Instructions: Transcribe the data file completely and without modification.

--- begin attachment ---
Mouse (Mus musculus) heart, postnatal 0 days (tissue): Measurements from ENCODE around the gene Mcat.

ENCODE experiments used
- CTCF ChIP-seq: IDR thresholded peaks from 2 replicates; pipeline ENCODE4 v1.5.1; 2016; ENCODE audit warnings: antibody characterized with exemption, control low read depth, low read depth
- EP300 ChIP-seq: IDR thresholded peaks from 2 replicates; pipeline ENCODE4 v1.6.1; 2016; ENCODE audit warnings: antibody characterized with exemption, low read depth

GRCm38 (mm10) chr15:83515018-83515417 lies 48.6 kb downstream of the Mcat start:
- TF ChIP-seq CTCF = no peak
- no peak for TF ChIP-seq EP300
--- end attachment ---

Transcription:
Mouse (Mus musculus) heart, postnatal 0 days (tissue): Measurements from ENCODE around the gene Mcat.

ENCODE experiments used
- CTCF ChIP-seq: IDR thresholded peaks from 2 replicates; pipeline ENCODE4 v1.5.1; 2016; ENCODE audit warnings: antibody characterized with exemption, control low read depth, low read depth
- EP300 ChIP-seq: IDR thresholded peaks from 2 replicates; pipeline ENCODE4 v1.6.1; 2016; ENCODE audit warnings: antibody characterized with exemption, low read depth

GRCm38 (mm10) chr15:83515018-83515417 lies 48.6 kb downstream of the Mcat start:
- TF ChIP-seq CTCF = no peak
- no peak for TF ChIP-seq EP300